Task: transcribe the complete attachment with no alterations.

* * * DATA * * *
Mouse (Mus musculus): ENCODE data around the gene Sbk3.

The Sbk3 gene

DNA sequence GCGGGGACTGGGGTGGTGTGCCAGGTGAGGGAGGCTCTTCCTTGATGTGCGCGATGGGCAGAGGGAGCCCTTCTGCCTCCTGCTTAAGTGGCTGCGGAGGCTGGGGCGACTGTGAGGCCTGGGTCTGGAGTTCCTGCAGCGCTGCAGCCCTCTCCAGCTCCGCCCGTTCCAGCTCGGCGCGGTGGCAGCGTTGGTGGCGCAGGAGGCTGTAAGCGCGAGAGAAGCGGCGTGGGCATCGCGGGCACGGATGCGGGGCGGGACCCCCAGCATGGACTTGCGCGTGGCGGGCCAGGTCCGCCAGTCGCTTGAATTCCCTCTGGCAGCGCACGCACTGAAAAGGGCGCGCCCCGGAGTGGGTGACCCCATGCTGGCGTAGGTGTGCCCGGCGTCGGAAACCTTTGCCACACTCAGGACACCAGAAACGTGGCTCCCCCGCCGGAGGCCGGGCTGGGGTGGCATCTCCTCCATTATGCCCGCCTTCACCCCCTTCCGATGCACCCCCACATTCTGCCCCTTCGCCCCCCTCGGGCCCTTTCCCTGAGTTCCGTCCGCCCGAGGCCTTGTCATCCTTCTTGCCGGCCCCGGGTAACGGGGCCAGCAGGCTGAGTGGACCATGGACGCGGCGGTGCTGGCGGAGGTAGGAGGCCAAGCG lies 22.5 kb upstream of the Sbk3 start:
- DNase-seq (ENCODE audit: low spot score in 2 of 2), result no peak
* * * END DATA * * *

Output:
Mouse (Mus musculus): ENCODE data around the gene Sbk3.

The Sbk3 gene

DNA sequence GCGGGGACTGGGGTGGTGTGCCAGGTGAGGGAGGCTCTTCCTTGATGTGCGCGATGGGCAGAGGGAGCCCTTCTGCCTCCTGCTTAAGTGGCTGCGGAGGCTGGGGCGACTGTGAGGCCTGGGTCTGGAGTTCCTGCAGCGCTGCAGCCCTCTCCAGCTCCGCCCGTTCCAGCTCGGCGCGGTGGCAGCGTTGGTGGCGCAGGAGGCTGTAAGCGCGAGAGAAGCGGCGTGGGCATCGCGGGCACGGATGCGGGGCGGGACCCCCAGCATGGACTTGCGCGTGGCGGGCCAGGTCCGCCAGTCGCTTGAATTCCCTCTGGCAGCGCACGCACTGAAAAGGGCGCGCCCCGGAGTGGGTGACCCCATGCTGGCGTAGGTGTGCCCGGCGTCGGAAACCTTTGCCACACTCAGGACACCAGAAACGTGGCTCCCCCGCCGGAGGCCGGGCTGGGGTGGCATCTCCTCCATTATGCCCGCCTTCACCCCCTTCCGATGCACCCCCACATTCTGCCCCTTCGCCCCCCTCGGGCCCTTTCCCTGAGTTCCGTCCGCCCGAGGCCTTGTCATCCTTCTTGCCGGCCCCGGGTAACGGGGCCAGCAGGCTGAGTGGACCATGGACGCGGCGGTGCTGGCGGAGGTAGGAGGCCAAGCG lies 22.5 kb upstream of the Sbk3 start:
- DNase-seq (ENCODE audit: low spot score in 2 of 2), result no peak